Organometallic Chemistry

Organometallic compounds are as they sound a carbon containing molecule attached to a metal. The commonest metals are Mg, Li, Na, Hg, Cd and Zn.

Polarisation is apparent in the molecule:

R2Cδ- Mδ+, it varies from a not very polar covalent system to almost fully ionised species.

R2C - is called a carbanion. By definition, every carbanion possesses an unshared pair of electrons and is therefore a base. When it accepts a proton, it is converted into its conjugate acid.

The stability of the carbanion is related to the strength of the conjugate acid, the weaker the acid, the stronger the base and lower the stability of the carbanion. By stability we mean stability toward a proton donor: the lower the stability the greater likelihood the carbanion will pick up a proton from an available source.


Alkyl metal, e.g. tetraethyl lead; Alkyl metal salt e.g. ethyl magnesium bromide

Chemical properties

Characteristically, the reactions are of nucleophilic carbon regardless of whether the organometallic is ionised or not.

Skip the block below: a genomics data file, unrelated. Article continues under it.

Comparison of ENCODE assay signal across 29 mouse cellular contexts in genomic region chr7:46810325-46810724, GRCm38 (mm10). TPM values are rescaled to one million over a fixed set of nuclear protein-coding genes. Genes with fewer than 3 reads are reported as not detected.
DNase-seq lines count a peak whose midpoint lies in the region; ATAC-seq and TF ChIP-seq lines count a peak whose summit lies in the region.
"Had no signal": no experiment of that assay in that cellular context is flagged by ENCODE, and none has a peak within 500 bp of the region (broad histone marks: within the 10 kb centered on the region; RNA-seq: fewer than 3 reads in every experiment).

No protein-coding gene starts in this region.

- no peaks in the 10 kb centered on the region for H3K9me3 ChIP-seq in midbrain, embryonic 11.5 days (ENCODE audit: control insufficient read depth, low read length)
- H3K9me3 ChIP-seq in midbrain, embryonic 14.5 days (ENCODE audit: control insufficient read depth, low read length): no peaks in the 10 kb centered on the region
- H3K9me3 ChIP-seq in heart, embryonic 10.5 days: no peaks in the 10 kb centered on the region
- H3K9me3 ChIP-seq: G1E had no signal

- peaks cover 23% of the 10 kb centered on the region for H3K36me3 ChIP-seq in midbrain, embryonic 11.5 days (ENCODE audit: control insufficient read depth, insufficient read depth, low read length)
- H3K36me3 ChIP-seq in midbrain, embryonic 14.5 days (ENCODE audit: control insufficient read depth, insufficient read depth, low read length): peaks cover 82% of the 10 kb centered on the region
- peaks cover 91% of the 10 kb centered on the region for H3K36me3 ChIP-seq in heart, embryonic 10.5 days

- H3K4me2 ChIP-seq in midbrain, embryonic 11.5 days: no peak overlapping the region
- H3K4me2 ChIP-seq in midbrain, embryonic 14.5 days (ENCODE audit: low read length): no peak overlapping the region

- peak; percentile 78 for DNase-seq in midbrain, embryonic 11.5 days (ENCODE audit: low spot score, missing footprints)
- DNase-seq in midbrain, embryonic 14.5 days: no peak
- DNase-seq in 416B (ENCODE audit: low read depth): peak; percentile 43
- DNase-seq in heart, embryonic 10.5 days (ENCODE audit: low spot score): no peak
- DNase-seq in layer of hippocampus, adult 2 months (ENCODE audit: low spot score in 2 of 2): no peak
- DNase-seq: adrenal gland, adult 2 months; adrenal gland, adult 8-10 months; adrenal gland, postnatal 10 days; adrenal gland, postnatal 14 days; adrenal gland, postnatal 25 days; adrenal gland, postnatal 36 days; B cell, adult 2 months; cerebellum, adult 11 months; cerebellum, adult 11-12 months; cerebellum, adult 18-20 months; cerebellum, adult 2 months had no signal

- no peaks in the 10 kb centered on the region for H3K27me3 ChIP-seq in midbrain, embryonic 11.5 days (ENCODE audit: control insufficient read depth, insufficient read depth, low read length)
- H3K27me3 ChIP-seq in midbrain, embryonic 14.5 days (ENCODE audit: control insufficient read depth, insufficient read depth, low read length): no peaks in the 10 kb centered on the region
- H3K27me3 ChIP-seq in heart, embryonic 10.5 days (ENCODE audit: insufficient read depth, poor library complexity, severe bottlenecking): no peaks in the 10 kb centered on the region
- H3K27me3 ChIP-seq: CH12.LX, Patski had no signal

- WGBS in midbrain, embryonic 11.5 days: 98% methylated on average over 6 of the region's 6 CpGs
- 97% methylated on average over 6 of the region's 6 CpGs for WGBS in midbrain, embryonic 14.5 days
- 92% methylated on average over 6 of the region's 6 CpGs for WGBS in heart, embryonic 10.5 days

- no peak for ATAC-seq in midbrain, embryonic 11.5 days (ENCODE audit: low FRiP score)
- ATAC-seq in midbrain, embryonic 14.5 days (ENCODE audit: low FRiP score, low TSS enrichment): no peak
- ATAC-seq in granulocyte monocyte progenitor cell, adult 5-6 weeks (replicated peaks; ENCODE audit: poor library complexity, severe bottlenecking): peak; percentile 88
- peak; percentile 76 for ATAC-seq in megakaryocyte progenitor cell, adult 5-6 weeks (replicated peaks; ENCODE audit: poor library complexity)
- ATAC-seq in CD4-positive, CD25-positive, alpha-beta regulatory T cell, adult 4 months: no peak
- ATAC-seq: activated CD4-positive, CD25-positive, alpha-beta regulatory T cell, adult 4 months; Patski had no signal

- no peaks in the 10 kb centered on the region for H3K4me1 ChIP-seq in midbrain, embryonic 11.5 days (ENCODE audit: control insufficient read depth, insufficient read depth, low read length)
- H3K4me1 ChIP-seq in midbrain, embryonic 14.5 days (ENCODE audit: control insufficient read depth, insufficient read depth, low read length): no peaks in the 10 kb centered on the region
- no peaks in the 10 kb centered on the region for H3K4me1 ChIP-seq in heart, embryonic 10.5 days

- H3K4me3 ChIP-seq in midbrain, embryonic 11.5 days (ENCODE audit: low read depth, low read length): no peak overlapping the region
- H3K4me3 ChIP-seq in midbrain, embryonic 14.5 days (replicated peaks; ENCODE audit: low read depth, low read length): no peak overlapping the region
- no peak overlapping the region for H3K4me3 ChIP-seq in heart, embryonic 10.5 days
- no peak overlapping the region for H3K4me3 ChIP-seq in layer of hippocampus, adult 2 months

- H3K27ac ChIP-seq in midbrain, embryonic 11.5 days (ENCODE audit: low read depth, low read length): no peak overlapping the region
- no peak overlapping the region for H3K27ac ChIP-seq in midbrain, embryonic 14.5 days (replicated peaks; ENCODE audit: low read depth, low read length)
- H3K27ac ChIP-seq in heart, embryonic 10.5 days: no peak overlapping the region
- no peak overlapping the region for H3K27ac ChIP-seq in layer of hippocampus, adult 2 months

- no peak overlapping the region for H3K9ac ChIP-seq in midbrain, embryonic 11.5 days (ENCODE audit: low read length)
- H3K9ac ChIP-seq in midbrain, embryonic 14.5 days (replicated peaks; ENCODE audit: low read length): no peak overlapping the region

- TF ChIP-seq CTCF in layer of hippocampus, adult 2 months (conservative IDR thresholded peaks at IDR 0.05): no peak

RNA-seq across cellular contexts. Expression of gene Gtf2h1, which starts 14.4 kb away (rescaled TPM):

Most typically:

Reactions of Grignard reagents; RMgHal e.g. EtMgBr (ethyl magnesium bromide)

1 Et- as a strong base, reacting with proton acids:

2 Reactions with electrophilic carbon:



c) Aldehydes and ketones.

Et- with CH2O 1o alcohols CH3CH2OH

Et- with RCHO 2o alcohols CH3CH2(R)CHOH

Et- with R2CO 3o alcohols CH3CH2(R)2COH

d) Esters and acid chlorides (X=Chloride)

As you can see from the above examples once the Grignard reagent has been let lose it will continue to react to form the tertiary alcohol.

e) With carbon dioxide

Try to work out the mechanism for this reaction .

f) With Nitriles

In this reaction the ketone is produced because generally the Grignard reagent is destroyed before further reduction can occur.

The reaction goes via the imine R2C=NH.

3 Reactions with other electrophiles.

a) With oxygen

b) With bromine


All acids have a conjugate base, and all bases have a conjugate acid.